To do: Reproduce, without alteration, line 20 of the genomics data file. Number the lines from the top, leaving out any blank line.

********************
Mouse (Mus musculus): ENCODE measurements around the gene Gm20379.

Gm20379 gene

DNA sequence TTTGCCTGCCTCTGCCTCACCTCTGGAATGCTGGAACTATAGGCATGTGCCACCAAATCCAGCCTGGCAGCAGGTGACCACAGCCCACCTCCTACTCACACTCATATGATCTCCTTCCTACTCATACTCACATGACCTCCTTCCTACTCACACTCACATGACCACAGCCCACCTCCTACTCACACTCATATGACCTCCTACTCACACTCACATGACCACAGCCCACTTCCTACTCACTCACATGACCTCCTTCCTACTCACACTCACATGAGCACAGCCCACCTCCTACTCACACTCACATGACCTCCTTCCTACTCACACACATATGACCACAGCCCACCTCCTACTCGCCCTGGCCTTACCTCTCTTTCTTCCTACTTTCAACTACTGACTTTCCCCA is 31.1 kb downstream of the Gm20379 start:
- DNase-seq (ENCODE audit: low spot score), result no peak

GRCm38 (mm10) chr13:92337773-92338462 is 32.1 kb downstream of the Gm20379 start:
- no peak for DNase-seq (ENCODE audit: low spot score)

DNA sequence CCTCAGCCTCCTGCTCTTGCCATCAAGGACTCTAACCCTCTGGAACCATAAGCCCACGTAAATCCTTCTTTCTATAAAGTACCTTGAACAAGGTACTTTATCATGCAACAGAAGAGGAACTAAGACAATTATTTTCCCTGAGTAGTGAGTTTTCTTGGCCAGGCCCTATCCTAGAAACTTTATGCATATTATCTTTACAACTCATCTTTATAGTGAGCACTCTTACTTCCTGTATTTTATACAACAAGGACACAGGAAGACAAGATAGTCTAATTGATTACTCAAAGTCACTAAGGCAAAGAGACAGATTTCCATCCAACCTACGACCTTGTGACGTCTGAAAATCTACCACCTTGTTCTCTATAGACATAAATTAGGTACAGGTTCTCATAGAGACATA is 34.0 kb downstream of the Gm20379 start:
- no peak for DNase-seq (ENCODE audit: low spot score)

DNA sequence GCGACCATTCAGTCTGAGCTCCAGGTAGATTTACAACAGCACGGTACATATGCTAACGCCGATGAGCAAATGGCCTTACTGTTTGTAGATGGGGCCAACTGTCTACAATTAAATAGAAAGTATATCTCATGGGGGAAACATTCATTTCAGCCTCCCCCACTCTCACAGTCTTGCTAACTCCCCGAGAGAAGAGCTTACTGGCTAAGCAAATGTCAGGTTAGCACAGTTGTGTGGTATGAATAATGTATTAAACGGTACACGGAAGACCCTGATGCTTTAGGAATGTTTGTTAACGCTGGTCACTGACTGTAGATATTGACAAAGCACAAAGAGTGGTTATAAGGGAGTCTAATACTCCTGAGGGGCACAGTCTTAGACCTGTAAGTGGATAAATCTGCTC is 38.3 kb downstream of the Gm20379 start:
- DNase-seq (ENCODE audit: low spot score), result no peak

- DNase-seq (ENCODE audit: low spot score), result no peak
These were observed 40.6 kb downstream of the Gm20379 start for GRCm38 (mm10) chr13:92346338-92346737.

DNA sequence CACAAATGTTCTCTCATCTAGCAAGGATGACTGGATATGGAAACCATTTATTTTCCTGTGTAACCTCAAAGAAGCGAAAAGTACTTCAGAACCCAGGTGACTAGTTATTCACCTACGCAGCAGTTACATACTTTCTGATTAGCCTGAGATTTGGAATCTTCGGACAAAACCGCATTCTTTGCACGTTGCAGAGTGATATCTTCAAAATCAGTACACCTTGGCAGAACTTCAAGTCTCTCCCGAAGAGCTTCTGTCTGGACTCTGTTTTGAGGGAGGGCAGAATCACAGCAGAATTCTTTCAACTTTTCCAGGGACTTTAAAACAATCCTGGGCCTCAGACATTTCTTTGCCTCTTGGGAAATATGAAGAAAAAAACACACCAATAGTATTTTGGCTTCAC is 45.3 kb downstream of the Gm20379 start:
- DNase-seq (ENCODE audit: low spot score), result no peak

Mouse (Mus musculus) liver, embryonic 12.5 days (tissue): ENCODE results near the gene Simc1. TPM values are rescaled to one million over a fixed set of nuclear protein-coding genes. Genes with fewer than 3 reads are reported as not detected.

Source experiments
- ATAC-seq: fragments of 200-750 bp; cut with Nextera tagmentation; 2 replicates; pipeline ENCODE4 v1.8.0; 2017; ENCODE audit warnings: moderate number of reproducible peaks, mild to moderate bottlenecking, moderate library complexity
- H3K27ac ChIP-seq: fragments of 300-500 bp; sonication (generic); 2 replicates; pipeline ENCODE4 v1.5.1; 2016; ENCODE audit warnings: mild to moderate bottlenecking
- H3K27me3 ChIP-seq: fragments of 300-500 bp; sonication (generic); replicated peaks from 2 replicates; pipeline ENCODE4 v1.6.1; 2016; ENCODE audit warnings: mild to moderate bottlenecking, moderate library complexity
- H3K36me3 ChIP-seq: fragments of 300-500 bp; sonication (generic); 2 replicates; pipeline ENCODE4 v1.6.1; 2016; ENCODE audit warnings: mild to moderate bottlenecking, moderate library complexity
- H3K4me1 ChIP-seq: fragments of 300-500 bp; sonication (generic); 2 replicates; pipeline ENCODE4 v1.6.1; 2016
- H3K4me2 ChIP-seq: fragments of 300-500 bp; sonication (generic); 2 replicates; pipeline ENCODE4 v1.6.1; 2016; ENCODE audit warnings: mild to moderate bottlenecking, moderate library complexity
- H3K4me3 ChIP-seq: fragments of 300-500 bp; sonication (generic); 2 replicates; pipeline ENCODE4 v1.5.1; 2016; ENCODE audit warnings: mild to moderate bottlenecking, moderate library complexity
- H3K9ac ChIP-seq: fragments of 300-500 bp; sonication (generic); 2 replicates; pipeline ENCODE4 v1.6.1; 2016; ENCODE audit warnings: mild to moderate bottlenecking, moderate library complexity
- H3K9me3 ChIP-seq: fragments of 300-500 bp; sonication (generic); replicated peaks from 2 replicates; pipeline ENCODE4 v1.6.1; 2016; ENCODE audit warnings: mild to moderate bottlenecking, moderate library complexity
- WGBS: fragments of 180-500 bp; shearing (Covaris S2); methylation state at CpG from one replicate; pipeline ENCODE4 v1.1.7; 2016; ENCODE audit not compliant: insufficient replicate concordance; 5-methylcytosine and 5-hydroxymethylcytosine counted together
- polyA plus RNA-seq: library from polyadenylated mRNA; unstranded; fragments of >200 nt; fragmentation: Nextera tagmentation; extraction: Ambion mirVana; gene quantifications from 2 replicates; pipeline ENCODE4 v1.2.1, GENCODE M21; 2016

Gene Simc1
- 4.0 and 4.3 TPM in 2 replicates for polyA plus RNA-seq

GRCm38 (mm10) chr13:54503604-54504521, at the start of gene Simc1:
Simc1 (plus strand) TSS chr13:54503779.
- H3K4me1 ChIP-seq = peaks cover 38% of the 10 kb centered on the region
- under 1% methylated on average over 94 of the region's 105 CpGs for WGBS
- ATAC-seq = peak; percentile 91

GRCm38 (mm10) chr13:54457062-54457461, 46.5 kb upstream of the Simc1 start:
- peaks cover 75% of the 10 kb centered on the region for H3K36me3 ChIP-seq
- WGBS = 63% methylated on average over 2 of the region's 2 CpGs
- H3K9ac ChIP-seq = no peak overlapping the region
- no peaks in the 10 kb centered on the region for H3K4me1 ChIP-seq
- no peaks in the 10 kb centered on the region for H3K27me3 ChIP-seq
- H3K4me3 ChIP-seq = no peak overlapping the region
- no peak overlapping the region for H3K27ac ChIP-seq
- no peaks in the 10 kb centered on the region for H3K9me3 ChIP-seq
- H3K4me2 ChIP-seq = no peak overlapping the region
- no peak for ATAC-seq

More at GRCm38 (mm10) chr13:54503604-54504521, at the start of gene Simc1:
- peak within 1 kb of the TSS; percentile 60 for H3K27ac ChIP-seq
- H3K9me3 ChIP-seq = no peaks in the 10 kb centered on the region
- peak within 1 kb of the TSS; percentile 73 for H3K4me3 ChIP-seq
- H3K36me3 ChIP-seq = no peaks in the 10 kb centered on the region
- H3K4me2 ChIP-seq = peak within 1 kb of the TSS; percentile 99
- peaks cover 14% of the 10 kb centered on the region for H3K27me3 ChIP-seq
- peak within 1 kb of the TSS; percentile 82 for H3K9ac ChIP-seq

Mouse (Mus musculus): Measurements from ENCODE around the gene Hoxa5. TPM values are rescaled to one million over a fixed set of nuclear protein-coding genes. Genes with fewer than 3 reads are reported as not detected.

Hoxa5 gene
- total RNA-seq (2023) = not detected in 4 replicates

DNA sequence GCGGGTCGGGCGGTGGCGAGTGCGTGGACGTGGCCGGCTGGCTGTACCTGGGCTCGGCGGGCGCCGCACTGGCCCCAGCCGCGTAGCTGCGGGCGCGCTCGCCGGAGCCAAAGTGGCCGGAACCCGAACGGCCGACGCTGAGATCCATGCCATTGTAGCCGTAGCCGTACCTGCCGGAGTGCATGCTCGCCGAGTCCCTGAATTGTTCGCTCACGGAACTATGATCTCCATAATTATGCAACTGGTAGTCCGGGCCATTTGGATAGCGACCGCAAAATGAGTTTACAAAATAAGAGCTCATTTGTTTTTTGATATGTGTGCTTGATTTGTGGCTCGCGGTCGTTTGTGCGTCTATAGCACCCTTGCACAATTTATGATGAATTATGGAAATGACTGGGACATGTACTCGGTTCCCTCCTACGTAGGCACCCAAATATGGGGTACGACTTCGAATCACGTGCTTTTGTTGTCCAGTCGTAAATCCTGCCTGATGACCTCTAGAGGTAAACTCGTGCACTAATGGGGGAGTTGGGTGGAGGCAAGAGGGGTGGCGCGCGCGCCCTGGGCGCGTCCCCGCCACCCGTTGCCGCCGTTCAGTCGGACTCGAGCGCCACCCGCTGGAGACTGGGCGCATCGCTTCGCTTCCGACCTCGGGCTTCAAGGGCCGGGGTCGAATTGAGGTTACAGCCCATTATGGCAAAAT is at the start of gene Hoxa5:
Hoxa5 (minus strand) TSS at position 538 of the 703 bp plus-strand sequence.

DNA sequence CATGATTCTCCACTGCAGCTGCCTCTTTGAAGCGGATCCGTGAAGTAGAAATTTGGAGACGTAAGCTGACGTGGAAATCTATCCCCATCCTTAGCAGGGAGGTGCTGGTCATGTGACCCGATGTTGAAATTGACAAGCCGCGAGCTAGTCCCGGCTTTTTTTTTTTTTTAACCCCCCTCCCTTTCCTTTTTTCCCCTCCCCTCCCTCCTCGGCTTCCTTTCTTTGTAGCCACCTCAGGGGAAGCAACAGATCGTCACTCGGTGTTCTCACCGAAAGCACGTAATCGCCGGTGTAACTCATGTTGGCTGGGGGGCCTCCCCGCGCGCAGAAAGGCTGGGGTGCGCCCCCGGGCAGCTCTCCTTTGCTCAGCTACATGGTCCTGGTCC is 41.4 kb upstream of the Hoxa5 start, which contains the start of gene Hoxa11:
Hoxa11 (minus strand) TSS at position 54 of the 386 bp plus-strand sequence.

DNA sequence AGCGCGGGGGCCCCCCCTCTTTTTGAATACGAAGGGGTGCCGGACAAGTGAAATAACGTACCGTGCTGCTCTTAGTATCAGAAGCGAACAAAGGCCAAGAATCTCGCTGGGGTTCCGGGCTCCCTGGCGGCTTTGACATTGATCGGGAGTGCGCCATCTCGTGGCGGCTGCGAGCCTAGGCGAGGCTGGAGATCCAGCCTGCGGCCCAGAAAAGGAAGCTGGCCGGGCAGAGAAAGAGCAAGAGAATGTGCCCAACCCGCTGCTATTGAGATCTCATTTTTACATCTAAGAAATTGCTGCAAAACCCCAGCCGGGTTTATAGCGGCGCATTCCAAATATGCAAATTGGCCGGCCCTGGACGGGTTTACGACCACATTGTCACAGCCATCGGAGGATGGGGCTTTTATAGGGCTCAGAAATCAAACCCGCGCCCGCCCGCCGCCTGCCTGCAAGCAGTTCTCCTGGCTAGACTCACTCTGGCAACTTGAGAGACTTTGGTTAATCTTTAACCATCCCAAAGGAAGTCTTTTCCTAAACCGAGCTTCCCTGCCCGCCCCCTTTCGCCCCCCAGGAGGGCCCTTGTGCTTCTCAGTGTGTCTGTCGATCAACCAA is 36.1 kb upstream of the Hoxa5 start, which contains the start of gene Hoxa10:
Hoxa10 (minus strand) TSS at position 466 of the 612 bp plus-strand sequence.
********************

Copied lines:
- H3K36me3 ChIP-seq: fragments of 300-500 bp; sonication (generic); 2 replicates; pipeline ENCODE4 v1.6.1; 2016; ENCODE audit warnings: mild to moderate bottlenecking, moderate library complexity